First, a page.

The iPhone, the iPad, and fonts

Much has been said of the newly announced iPad from Apple. And of course the iPhone continues to grow in popularity. Both of these devices are groundbreaking in many ways, but in particular they offer something unique among their peers – an incredible interface. If you think about it, the technology used in these devices is not that new. You can find many, if not all, of the same features available in other devices on the market today.

So why the excitement? What makes Apple’s stuff so cool? I want to suggest that it’s in large part due to the touch interface – the smooth transitions, the fluid responses, the intuitive use of simple hand gestures create a powerful user experience. It’s obvious, and it’s seductive. Of course a powerful interface is only part of the “ease of use” formula, albeit an important part. To their credit Apple has spent a great deal of time and energy creating a look and feel that engages people. From translucent windows and animated transitions all the way down to the typography – the detail is impressive. Which brings us to a particular area of interest – fonts.

The fonts on these devices are…well, what can we say? adequate?

I say adequate because I think they could be better. No surprise there since that’s our passion at FontGear, but a few things could be better. Let’s consider fonts on the iPhone.

1. Font options

The fact of the matter is that Apple has locked down font control on the iPhone. For instance when composing an e-mail there are no message formatting options available. Even in the Mail settings there is only a single font size option that applies to all e-mails. This is a problem across the iPhone operating system.

2. Font management

In reality, the iPhone comes loaded with a decent collection of fonts. But, alas, these fonts are used primarily to render web pages in the iPhone version of the Safari web browser. Wouldn’t it be great if we had a font manager application that would allow access (and use) of these already installed fonts? It’s as though Apple just doesn’t trust us. 😉

3. Font installation

Finally, with better font management it would be great if we could install our own fonts on the iPhone. Perhaps the technical limitations (e.g. not enough memory, font rendering speeds, etc.) are prohibitive – but I suspect it has more to do with Apple’s interest in keeping the interface standard in tact. And while I can appreciate that, perhaps they go to far.

And for the new iPad? Unfortunately the type handling appears to have a long way to go (e.g. no serious text handling tools, poor automatic justification and hyphenation, etc.) – but – we do see glympses of font options that are encouraging.

Here’s a screen shot of the iPad showing a font menu:

  1. #1 by Matt on February 20, 2010 - 1:36 am

    “it’s as though apple doesn’t trust us”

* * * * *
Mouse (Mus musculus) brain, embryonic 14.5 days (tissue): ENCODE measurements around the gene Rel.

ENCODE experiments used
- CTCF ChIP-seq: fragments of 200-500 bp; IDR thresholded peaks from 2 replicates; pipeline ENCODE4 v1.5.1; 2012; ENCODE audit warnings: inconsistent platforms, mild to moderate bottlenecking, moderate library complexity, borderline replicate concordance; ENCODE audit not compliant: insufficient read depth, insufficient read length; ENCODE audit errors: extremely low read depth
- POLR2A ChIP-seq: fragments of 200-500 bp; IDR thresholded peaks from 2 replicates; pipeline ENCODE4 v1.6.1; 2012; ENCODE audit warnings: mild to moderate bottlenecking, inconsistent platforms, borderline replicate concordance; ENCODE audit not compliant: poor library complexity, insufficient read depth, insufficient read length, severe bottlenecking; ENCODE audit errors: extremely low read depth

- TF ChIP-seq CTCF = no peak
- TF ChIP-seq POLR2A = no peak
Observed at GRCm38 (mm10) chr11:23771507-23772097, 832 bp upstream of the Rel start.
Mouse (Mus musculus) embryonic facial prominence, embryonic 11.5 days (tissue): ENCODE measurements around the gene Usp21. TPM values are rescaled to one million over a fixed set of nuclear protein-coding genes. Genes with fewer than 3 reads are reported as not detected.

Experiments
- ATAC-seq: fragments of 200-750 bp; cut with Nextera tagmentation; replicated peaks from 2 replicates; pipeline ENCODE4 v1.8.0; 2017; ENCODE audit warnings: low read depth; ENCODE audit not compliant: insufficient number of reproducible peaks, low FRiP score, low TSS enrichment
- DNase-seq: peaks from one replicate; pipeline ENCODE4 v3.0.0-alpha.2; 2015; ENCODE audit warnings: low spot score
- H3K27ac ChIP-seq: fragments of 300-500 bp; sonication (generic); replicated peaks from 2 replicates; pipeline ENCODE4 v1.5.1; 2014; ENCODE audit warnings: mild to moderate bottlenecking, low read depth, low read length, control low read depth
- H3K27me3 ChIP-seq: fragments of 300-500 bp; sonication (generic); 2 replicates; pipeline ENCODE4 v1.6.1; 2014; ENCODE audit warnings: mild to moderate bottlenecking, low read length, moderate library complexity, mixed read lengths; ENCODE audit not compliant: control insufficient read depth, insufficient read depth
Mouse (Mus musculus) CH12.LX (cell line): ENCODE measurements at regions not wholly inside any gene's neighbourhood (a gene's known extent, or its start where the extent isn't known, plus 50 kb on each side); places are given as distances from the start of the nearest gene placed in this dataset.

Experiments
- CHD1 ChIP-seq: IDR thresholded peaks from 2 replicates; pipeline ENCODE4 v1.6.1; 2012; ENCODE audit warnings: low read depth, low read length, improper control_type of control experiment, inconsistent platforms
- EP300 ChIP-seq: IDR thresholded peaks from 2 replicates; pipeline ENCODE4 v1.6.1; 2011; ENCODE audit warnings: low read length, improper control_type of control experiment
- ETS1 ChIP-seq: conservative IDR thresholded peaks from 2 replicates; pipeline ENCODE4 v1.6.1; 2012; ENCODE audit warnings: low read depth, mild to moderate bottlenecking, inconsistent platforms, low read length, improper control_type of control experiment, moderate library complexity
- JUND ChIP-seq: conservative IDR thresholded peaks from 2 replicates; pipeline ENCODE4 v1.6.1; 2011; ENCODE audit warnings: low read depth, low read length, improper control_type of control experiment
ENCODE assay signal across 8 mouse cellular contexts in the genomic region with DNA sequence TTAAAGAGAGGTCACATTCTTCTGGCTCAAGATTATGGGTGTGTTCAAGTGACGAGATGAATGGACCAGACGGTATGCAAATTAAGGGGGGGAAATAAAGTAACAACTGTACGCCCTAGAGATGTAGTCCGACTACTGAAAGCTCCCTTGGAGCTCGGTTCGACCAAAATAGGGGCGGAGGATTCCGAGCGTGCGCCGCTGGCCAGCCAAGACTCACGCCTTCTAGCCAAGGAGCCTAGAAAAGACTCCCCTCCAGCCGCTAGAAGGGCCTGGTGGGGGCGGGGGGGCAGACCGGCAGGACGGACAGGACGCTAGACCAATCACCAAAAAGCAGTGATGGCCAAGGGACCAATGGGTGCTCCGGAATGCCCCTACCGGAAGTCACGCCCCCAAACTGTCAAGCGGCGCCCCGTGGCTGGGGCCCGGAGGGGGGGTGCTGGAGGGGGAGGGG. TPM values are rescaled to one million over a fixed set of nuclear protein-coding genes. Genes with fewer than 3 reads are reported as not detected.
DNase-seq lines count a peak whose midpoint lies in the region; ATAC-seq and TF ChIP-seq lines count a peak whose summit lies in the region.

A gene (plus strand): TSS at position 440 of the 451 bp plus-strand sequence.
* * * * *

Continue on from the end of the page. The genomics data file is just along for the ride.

I don’t trust us either! When most people are given more control than they need over interface details (especially typography), things get ugly very quickly! Apple usually get their typography pretty right so perhaps it’s a good thing they choose for people? I for one don’t think the iPhone interface would benefit from comic sans..

    • #2 by fontgear on February 20, 2010 - 2:32 am

      Thanks for the comment. Yes, I agree that things get ugly very quickly. Perhaps incremental allowance of more font control is the answer? I just think that a total font lock-down is a little draconian, especially when your customers are primarily creative thinkers. Again, thanks for the feedback.

  2. #3 by Karel santral on March 12, 2010 - 7:01 am

    Good. Thanks for sharing…

  3. #4 by Zack on March 24, 2010 - 8:51 pm

    Nice article. I agree that typography has had a long way to go on the iPhone OS, when compared to OS X. In fairness, I think Apple made a very prudent to not include much functionality in what, up until now, software aimed at phones. That said, the iPad (iPhone OS 3.2) is FAR more advanced in the typography department. Unfortunately, the NDA prevents me from saying too much more, but needless to say you will have to revisit this article. You will be pleased.

    On a small factual note, the iPhone OS font listing that you link to is no longer accurate. I provide a listing of all typefaces available on iPhone OS 3.1.3 in an article on my dev blog: .

    • #5 by fontgear on March 24, 2010 - 9:31 pm

      Thanks for your observations. Can’t wait to be impressed with the iPad. We’ll see.

  4. #6 by Laurens on August 17, 2010 - 1:34 am

    An overview of font handling on the iPad and a list of available typefaces can be found at

    I do wonder how easy it is to install fonts on a jailbroken iPhone or iPad. Once you have full access to the filesystem, adding fonts should be as easy as adding them on a Mac.

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